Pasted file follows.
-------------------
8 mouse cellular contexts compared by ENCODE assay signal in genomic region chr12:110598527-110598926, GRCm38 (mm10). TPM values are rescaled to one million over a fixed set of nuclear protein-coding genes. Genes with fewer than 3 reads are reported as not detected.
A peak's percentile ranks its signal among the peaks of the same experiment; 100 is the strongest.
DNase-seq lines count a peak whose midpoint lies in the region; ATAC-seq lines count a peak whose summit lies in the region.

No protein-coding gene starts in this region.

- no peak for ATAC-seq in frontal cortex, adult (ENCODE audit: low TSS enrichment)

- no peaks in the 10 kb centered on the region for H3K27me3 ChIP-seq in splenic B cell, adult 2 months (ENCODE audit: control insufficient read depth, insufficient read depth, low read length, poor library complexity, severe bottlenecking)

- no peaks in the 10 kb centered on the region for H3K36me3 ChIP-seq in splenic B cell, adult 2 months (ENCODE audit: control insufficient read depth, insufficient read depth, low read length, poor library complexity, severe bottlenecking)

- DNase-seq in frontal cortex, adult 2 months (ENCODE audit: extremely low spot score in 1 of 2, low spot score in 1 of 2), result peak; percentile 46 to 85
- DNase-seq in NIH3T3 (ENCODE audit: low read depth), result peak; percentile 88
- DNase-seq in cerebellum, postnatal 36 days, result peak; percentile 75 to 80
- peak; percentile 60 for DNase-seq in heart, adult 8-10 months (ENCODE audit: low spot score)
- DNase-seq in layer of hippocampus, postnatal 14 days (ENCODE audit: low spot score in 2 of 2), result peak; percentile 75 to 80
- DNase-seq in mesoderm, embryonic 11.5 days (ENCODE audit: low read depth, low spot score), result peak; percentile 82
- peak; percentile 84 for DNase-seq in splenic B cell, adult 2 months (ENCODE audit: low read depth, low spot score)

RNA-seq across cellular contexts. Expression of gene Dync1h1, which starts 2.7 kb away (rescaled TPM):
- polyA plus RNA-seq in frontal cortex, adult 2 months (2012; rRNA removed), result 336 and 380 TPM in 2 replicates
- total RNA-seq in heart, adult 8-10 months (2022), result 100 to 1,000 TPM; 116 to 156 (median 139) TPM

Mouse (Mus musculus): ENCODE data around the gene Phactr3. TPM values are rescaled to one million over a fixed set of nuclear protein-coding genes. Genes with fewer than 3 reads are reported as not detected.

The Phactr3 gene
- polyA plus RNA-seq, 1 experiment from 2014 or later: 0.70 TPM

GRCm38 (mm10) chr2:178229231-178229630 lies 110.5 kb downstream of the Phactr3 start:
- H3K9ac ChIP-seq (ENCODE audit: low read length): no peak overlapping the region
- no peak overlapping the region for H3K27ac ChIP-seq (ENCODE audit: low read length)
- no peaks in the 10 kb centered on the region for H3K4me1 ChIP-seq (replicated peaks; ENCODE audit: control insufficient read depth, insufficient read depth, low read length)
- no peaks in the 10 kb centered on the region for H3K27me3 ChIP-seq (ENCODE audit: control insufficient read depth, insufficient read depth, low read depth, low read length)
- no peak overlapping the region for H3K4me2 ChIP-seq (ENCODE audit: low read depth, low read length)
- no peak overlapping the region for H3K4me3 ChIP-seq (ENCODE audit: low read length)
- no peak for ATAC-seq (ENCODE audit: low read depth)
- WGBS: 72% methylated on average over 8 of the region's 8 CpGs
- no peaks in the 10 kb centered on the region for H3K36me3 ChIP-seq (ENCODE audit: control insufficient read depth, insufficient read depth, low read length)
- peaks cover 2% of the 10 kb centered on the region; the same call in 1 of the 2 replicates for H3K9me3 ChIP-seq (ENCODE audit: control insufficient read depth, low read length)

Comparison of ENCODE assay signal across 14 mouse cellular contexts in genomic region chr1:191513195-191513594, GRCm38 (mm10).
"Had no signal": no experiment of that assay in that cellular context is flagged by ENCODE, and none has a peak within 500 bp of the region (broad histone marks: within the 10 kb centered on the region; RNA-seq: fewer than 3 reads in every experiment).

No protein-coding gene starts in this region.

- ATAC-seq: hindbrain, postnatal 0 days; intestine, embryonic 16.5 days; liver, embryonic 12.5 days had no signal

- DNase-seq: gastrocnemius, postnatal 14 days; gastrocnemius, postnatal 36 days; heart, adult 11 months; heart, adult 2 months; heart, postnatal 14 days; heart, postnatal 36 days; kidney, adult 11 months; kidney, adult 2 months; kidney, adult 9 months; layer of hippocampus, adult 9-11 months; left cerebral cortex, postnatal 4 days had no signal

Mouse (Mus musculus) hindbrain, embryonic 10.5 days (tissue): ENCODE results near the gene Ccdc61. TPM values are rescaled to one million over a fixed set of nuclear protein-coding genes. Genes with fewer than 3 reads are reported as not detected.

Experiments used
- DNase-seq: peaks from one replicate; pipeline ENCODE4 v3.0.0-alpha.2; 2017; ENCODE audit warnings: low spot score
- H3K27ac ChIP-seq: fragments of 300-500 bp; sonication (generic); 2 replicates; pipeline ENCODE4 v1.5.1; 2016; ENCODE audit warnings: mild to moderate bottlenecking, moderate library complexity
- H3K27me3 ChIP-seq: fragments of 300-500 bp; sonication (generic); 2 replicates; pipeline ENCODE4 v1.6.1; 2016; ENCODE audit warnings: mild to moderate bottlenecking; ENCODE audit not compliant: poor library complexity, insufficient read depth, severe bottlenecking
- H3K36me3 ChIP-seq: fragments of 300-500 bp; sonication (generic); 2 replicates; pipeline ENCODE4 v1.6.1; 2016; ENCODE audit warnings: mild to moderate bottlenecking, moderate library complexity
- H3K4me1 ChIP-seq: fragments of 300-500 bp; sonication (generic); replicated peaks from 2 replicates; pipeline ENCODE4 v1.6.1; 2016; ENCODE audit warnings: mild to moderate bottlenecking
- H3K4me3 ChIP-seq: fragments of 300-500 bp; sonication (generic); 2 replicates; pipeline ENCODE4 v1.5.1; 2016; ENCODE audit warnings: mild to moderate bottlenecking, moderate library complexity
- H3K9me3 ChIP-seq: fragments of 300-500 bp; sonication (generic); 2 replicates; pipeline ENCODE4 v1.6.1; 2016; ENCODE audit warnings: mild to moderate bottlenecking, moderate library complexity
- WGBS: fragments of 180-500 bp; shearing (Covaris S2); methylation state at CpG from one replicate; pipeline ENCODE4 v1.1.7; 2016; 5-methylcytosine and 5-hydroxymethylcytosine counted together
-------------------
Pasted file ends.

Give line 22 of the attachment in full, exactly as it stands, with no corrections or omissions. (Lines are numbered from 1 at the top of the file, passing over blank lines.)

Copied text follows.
- H3K9ac ChIP-seq (ENCODE audit: low read length): no peak overlapping the region